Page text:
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Nature volume 145, pages 112113 (20 January 1940) | Download Citation

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Abstract

New Neolithic Site in Ulu Kplantan, Malaya THE results of the partial excavation of a rock-shelter at Gua Měntěri on the banks of one of the tributaries of the Sungai Nenggiri have been described by H. D. Noone (J Fed. Malay States Mus., 15, 4; 1939). The shelter is about 50 yards in length, 20 yards in height, and of an average breadth under cover of 9 or 10 yards. Two trial trenches were dug, but barely 10 per cent of the area available for excavation was touched. Nevertheless, finds were exceedingly numerous. Except where removal was imperative, they were so far as possible covered in again pending the systematic excavation which the importance of the site demands. It affords strati-graphic evidence for the neolithic period, which is urgently needed; and in the human skeletal remains from the burials it will throw light on the at present obscure problem of the population which carried the neolithic culture into Malaya. The grave goods included pots in rows, and disposed in one instance in threes, one inside the other in the inverted position. The eight complete specimens now recovered are unique as evidence of the character of the neolithic pottery, previously known only from sherds, except for a few complete pots from open sites found without associations or stratification. The trial excavations of two trenches revealed three cultural layers, of which the uppermost at a depth extending to 2½ ft. below red clay was rich in relics of a fully developed neolithic, among which three polished axes were found, preceded, it would appear, by an earlier developmental period. This, in turn, was preceded by a cultural layer of an intermediate character marked by the occurrence of numbers of worked flakes of a black stone, which when struck behaves like flint. The earliest cultural level contained palæolithic implements (Hoabinian). In this three intrusive (neolithic) burials with grave furniture were found, the lowest at a depth of five feet below the red clay. Apart from that associated with the burials this lowest level contains no pottery.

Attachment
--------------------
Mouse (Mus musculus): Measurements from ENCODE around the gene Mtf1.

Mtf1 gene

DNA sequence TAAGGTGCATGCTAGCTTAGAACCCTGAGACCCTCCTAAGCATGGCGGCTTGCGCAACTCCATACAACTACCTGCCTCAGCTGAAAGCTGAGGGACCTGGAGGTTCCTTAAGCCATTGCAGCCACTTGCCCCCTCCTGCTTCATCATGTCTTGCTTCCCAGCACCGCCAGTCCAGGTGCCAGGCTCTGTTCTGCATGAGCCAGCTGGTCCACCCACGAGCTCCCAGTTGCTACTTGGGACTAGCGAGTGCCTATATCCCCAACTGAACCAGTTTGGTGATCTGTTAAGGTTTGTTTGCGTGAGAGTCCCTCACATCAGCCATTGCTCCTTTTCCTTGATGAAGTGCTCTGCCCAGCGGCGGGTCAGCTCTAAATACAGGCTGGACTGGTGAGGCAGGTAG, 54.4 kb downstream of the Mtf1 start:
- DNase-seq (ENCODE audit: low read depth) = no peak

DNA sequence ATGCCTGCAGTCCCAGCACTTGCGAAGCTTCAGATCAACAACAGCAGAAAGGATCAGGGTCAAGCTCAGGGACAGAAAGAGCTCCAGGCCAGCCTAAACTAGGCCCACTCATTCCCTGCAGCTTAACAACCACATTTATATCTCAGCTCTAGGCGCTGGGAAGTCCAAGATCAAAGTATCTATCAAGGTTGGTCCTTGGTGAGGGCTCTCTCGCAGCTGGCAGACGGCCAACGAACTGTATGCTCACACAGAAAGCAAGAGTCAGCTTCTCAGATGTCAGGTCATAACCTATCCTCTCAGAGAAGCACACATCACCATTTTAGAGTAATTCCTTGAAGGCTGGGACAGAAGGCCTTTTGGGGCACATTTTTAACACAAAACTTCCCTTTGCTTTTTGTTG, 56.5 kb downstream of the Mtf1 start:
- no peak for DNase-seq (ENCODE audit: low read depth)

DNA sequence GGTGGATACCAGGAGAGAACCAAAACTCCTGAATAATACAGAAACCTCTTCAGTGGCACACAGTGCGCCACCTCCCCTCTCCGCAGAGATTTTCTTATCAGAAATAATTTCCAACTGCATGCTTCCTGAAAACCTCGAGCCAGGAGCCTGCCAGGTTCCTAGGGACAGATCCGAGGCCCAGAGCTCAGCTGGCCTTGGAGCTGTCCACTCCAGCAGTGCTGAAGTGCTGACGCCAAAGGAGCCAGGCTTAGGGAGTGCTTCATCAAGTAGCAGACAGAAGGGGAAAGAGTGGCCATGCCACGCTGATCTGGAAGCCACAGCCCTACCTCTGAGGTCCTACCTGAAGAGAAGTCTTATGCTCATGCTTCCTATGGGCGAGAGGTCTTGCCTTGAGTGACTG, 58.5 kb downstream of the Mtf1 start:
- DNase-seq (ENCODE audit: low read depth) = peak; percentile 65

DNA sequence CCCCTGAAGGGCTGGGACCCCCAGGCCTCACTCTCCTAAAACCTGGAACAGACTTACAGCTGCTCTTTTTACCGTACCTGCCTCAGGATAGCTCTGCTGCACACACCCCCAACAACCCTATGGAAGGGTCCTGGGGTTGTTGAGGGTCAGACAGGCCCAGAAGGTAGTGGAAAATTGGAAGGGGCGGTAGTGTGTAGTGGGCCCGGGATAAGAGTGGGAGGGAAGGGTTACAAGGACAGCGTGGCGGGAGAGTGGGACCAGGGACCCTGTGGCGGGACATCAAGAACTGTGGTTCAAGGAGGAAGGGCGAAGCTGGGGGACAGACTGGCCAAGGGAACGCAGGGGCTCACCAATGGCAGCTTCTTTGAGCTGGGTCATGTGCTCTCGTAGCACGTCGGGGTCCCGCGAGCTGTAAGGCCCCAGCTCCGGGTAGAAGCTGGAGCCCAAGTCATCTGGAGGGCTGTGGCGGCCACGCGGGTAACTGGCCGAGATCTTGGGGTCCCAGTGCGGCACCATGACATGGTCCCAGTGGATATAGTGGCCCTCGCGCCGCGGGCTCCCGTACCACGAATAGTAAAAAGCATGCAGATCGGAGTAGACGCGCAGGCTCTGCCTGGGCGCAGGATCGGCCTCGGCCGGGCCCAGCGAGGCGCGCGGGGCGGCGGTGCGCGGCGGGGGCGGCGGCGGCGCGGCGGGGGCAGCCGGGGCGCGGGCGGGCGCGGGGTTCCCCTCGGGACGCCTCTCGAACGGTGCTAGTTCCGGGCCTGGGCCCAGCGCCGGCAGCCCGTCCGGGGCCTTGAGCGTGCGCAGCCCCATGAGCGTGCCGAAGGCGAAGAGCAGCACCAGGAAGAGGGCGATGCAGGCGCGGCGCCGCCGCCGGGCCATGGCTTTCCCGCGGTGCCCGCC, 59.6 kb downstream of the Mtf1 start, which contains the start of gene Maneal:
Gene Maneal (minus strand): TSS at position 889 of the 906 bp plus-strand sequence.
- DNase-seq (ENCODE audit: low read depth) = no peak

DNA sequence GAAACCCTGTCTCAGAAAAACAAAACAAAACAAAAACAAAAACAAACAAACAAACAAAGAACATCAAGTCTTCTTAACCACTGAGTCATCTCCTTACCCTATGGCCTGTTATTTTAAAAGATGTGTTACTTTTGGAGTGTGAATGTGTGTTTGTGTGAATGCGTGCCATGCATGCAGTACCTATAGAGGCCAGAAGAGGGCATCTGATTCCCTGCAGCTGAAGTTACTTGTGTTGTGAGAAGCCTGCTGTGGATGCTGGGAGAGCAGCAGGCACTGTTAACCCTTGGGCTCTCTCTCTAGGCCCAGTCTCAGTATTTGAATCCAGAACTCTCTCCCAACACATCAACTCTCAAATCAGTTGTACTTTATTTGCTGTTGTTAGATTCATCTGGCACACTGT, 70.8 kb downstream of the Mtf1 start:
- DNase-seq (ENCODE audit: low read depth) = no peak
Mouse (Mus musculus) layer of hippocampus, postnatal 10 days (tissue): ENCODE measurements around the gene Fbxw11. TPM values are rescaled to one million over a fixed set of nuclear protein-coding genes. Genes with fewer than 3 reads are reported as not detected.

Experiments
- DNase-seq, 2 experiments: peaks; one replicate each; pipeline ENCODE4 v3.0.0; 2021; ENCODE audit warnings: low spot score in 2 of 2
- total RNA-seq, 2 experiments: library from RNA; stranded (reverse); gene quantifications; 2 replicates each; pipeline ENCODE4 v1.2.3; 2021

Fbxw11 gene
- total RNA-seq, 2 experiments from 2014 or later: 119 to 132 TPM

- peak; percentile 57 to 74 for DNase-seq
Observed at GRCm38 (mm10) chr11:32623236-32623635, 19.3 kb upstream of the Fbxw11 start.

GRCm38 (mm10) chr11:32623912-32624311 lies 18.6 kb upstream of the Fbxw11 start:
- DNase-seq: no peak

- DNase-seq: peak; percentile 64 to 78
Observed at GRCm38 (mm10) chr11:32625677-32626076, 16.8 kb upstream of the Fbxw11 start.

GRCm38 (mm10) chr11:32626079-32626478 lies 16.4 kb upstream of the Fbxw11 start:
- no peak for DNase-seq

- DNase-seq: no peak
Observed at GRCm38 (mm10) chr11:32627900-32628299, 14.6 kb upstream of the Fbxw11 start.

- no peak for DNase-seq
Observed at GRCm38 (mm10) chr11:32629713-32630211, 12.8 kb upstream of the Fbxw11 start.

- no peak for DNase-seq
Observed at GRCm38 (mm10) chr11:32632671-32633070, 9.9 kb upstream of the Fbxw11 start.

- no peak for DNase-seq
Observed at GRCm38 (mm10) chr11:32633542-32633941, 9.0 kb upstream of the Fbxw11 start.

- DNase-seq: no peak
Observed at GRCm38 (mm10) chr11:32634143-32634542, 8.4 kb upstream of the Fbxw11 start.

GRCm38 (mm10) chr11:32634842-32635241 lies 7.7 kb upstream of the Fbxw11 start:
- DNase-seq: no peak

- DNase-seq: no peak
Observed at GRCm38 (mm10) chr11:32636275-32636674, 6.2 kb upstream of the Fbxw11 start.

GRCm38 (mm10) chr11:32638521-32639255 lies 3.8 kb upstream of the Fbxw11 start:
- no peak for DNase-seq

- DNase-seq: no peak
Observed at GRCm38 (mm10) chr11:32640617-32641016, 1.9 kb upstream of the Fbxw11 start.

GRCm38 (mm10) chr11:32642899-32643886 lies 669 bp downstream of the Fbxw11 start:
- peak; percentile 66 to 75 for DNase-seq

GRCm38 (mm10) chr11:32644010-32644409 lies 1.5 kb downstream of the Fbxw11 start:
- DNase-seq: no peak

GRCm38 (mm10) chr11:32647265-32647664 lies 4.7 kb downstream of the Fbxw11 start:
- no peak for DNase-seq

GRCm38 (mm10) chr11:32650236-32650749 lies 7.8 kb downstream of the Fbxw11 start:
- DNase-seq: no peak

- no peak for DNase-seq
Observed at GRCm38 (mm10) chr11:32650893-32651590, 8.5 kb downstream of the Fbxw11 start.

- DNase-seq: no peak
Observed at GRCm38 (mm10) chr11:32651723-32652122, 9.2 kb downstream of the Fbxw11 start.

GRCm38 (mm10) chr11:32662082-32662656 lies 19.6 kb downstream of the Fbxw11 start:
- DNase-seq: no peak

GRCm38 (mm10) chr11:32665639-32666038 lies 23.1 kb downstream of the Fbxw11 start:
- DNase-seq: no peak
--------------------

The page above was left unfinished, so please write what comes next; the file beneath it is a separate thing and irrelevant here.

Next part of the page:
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https://doi.org/10.1038/145112a0

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